Chlorate in fresh produce
Chlorate (ClO3-) is a substance that is formed as a by-product when using chlorine, chlorine dioxide or hypochlorite for the disinfection of drinking water, water for food production or processing and the cleaning of food contact surfaces on equipment (EFSA, 2015). The opinion of a panel of European Food Safety Authority (EFSA) scientists (EFSA, 2015) and routine surveillance of chlorate in produce (Kaufmann-Horlacher, 2015) was that the levels of chlorate in drinking water and in foods were too high and could negatively impact iodine uptake in humans, especially among infants and children. Reduced iodine adsorption has serious heath implications, including lowered red blood cell counts and a changed composition of the components of bone marrow. To take account of the expert opinion, the European Union amended Regulation 296/2005 in June 2020. Regulation 2020/749 revoked historical authorisations for plant protection products (e. g. pesticides) that contained chlorate. Chlorates are by-products of the breakdown of chlorine-based sanitisers and chlorine chemicals used to treat water. Regulation 2020/749 required that there should be careful use of such products to make sure the statutory limits for chlorate are not exceeded. Furthermore 2020/749 adds a new column for MRLs (maximum residue limits) for a number of foods, many of which are fresh fruits and produce. The general approach of the EU is to avoid stipulating an MRL for chlorate concentrations in water used for irrigation and food processing so as not to further complicate an already complex web of legislation relating to potable and process waters. Control of chlorate concentrations is shifted into the next tier of food production and processing, including fresh fruit and vegetables. Crops grown in water treated with chlorine based sanitiser can accumulate chlorate within the tissue of the crop, which has resulted in a number of high chlorate concentrations above the MRL in crops (Garrido et al., 2020).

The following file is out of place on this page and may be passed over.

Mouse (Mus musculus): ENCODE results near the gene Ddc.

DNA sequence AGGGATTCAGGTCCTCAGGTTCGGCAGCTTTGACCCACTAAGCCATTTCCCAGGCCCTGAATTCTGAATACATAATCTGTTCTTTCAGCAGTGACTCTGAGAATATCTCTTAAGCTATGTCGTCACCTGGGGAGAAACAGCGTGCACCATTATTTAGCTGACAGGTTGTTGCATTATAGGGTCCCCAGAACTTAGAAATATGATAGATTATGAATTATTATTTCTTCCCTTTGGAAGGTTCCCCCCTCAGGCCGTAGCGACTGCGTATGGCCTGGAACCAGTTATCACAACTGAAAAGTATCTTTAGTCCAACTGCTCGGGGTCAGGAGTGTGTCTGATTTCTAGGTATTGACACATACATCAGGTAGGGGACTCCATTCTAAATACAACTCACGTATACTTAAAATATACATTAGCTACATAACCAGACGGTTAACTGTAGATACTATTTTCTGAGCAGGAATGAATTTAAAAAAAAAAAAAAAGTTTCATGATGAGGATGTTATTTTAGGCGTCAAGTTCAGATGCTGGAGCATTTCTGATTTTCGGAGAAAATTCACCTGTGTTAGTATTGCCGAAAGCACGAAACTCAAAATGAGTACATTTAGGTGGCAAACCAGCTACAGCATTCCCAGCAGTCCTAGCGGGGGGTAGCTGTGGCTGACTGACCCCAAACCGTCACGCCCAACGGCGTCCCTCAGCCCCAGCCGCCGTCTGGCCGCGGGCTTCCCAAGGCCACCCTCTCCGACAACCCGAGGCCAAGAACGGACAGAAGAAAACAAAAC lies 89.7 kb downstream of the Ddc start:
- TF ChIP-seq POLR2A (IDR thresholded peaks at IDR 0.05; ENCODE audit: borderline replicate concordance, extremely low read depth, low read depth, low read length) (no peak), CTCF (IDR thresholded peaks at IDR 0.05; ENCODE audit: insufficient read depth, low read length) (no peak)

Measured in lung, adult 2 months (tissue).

However, although there are MRLs for produce in 2020/749 there are also some allowances. To take account of the previous regulations relating to potable water and chlorine, a specific allowance for chlorate residues in processed food is established by 2020/749 that relates to Article 2 of Regulation 852/2004. When determining the permitted content of chlorate residues in or on processed food products for Regulation 2020/749, the contributions of additional ingredient chlorate residues can be taken into account. For example, food that has come in contact with products containing legal concentrations of chlorate residues, or that contains ingredients with such residues (such as processing aids or drinking water, used in compliance with the respective legal requirements). The burden of proof regarding the level of those additional contributions lies with food business operators.
Although no maximum levels for chlorate in potable water were set by the European Union (EU) in Regulation 2020/749, the World Health Organisation (WHO) have established guidance (please note, guidance is not a legal limit) for chlorate in potable water of 0.7 mg/L (WHO, 1986).
EFSA panel on contaminants in the food chain. (2015) Risks for public health related to the presence of chlorate in food. EFSA Journal 13, 4135.
Kaufmann-Horlacher, I. (2015). Chlorate residues in plant-based food: an update. Available online. Accession date 2016-04-11.
EFSA Panel on Contaminants in the Food Chain (CONTAM). (2015). Risks for public health related to the presence of chlorate in foods. EFSA Journal 13, 4135.
World Health Organisation (WHO) of the United Nations. (1986). Chlorite and Chlorate in Drinking-water Background document for development of WHO Guidelines for Drinking-water Quality. Available online. Accession date 2016-04-11.
Garrido, Y., Marín, A., Tudela, J.A., Truchado, P., Allende, A. and Gil, M.I. (2020) Chlorate accumulation in commercial lettuce cultivated in open field and irrigated with reclaimed water. Food Control 114, 107283.